“you have broken.” Although the Masoretic Hebrew text is pointed to read “I have broken,” the Septuagint and Vulgate read “you” which fits the context better, and Keil and Delitzsch refer to this as an Aramaism and give grammatical and contextual reasons why “you” is correct (Keil & Delitzsch Commentary on the Old Testament). Here Israel is compared to an ox or donkey that has rebelled against its owner, broken its bonds, and ran off to do whatever it wanted.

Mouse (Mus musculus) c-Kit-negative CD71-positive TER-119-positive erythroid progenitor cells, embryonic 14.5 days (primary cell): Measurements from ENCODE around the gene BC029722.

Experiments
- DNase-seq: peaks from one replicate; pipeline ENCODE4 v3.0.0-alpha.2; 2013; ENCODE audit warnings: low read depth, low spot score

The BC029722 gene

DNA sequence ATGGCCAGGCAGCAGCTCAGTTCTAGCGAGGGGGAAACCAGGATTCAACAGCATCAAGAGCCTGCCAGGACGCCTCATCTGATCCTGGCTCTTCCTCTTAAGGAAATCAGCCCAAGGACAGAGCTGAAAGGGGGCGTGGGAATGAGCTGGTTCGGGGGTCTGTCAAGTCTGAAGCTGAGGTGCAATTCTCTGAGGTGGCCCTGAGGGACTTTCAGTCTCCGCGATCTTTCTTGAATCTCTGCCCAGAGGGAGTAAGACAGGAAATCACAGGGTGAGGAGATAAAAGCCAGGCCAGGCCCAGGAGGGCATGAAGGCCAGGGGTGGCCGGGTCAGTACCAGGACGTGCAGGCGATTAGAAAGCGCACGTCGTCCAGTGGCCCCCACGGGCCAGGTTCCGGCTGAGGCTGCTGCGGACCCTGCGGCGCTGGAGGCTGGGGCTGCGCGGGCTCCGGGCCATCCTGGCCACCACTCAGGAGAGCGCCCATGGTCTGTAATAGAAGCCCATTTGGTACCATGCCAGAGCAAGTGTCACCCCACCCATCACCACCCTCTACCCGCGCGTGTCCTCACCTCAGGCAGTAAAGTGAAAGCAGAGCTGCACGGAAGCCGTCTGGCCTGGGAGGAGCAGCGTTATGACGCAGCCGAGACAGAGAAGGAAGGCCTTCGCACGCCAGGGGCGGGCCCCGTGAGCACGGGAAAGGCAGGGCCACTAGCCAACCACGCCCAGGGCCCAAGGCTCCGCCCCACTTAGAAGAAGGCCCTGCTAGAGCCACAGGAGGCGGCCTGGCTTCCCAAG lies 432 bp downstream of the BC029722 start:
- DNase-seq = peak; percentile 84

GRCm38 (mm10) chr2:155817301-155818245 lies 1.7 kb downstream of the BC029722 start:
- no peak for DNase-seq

“spread yourself.” The definition “spread” is given in some Hebrew and Aramaic lexicons (cp. HALOT and Holladay). The Brown-Driver-Briggs lexicon was more opaque, only daring to use the Latin: in sensu obscoeno (in an obscene sense). God is being very graphic and not pulling any punches in letting the people of Judah know exactly how he felt about their idolatry. Judah was in a marriage covenant with God, but she was spreading herself spiritually by committing adultery with other gods, and physically because the people were involved in the ritual sex connected with the worship of those gods.
“prostituting yourself..” Ritual sex was often part of the worship of pagan gods. The people of Israel committed spiritual adultery and physical adultery right along with it.